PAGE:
Btw, I love this hit job on the new logo… now that’s funny! (source: Laist.com)

The right way to do technology branding

When you have a great product and great technology, the way to take it to market is to start by explaining in very clear terms what the thing @*#& does. In theory the marketer should be as proud as a peacock, and should revel in telling the world about the game-changing innovation that they have created.

Yet too many new product launches are compromised by marketers being so clever, so intent on being funny, or so something that they forget (or intentionally disregard) the need to explain how the product functions and why we should care. If you see a killer app that is buried in mixed metaphors and rhetorical questions (see Behr post below), or any other hackneyed marketing tricks that are all too common today, chances are a crappy creative agency is behind it, paid by a weak brand manager who didn’t know any better.

The abundance of launch campaigns that get it wrong is why I absolutely love one that gets it so right: Dyson. See http://www.youtube.com/watch?v=4_xVWN1Wm_A. They have a truly great product… and their advertising simply focuses on showing us what it does, and why. The production values and graphics establish the unique, sophisticated tone that seals the deal.

There are a lot of great product innovations out there today, and unfortunately most of them are poorly served by the people responsible for branding and communicating them. The Dyson case is a wonderful exception.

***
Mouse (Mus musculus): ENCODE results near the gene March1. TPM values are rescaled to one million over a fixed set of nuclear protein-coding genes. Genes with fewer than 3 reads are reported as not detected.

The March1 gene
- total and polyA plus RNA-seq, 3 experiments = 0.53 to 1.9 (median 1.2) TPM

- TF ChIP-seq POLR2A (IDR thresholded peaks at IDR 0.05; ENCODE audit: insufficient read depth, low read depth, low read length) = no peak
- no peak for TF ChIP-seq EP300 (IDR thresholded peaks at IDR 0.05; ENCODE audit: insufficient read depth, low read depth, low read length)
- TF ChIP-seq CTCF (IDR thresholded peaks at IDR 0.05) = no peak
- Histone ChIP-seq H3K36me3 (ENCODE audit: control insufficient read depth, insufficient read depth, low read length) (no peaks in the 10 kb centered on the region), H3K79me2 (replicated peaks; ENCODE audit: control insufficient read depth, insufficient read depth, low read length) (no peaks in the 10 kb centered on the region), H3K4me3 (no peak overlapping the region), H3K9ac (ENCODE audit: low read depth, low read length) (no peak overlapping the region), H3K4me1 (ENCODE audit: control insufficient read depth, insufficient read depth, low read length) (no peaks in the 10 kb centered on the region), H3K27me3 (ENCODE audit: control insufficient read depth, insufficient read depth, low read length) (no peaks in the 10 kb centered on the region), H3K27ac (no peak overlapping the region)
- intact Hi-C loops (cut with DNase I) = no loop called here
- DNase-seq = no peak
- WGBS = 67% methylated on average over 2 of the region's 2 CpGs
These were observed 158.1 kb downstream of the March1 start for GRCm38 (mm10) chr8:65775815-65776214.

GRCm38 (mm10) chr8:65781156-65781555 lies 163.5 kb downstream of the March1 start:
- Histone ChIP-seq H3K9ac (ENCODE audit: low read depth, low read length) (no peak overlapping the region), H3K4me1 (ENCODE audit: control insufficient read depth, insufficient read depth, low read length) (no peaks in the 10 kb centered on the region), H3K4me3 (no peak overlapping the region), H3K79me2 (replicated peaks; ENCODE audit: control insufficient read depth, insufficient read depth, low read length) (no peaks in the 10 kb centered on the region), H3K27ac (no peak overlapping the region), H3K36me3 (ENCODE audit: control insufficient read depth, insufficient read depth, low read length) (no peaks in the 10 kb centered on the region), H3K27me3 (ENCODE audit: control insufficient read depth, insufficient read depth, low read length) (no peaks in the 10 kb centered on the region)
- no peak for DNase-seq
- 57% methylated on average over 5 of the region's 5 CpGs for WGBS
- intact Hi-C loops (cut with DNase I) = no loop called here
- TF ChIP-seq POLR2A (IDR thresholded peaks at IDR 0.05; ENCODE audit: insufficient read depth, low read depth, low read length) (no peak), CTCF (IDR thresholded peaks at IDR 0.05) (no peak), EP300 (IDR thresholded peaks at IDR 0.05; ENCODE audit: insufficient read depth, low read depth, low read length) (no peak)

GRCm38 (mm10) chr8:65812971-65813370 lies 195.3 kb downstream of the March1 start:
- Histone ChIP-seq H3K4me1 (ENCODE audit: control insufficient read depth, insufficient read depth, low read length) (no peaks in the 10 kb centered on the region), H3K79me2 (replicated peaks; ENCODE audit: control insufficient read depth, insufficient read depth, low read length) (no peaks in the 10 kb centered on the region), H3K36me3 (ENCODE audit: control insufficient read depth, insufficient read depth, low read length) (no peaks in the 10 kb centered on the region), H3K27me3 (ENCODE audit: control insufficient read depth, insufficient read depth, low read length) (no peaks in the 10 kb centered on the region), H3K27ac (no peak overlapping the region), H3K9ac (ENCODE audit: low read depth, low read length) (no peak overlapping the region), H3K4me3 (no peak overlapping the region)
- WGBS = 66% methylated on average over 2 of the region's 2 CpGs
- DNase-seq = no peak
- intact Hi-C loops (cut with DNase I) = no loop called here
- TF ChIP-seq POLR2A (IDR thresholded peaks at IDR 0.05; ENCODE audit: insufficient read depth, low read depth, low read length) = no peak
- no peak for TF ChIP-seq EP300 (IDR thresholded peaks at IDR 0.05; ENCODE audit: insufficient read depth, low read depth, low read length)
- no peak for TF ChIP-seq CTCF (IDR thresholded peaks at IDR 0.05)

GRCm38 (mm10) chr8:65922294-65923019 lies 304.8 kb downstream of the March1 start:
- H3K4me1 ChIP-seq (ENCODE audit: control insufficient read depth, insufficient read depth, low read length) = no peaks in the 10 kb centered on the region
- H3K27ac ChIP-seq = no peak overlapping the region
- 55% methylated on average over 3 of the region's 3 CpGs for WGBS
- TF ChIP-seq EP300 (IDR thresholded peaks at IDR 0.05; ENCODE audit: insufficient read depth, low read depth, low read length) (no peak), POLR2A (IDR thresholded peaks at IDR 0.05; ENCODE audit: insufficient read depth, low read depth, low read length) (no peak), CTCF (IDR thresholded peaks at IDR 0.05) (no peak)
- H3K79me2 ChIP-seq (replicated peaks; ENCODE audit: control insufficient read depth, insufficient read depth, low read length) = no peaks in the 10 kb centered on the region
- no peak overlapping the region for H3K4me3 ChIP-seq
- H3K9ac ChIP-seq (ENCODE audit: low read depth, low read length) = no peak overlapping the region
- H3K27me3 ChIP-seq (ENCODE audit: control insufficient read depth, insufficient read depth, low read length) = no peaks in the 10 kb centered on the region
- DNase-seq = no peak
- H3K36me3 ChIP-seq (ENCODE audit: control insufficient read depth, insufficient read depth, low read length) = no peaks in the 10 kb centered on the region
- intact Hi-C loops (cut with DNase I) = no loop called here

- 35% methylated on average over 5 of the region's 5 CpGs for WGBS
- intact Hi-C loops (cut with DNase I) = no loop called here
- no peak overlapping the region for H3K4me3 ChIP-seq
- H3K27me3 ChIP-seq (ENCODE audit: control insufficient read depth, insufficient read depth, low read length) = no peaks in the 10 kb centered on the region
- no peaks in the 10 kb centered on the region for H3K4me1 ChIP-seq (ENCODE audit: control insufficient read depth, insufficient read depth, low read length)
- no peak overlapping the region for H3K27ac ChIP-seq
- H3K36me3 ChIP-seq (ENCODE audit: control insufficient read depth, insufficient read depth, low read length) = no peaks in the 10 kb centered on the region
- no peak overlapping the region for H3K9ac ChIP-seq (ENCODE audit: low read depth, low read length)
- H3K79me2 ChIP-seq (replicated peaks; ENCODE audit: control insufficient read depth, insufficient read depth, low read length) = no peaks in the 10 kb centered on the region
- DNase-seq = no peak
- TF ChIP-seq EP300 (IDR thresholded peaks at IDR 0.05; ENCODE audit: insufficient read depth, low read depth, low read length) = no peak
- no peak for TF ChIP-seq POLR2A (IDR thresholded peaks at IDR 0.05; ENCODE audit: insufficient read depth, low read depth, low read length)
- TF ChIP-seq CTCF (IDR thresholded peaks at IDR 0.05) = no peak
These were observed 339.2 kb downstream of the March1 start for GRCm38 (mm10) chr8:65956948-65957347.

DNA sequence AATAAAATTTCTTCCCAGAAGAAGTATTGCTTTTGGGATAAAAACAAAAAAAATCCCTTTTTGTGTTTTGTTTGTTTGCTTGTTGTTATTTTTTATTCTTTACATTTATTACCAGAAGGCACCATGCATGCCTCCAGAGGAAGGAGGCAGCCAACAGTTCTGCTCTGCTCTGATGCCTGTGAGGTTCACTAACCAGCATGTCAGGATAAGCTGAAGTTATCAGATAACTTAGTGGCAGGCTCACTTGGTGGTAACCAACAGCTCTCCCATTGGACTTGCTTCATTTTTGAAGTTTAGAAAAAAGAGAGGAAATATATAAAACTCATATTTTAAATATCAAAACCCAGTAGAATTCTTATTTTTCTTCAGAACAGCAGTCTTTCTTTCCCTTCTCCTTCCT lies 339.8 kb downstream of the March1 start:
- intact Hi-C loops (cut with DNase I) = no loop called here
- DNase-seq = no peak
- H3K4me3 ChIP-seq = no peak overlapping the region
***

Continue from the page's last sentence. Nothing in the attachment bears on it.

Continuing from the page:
Where have you gone, Joltin’ Joe?

As mentioned in the Labelry “charter” (if you could call it that), this blog is all about the art and science of labeling…including the branding of people. This particular post is about a fantastic new person brand.

Just when I was getting ready to hold funeral services for the lost art of the sports nickname, along comes Denard “Shoelace” Robinson (above), the  exciting  young quarterback at the University of Michigan who has burst onto the national stage this year with his exceptional play. Apparently he answers to “Shoelace” because he prefers shoes without laces– not that it matters, as long as there is some explanation. “Shoelace” is a great nickname that has all the attributes of a great brand name: it is fun, unique, memorable, distinctive, has authentic narrative to it, and even has some nice meter to it… “Shoelace Robinson” sounds like a character of myth and legend.

Ex-pro basketball player Chris “C-Webb” Webber (who by complete coincidence also went to the University of Michigan) unwittingly became the basis for a true scourge in nicknaming, that being the construct of First Initial-First Syllable of Last Name.  As far as naming goes, how incredibly unimaginative, how uninspired, how downright lazy. This model spawned a gazillion copies (perhaps most famously Alex “A-Rod” Rodriguez). For example, when the Boston Red Sox acquired Victor Martinez, my first thought was, “please, fans and media – don’t start calling him ‘V-Mart.’” Yet that is exactly what happened. V-Mart? That’s the best you can do?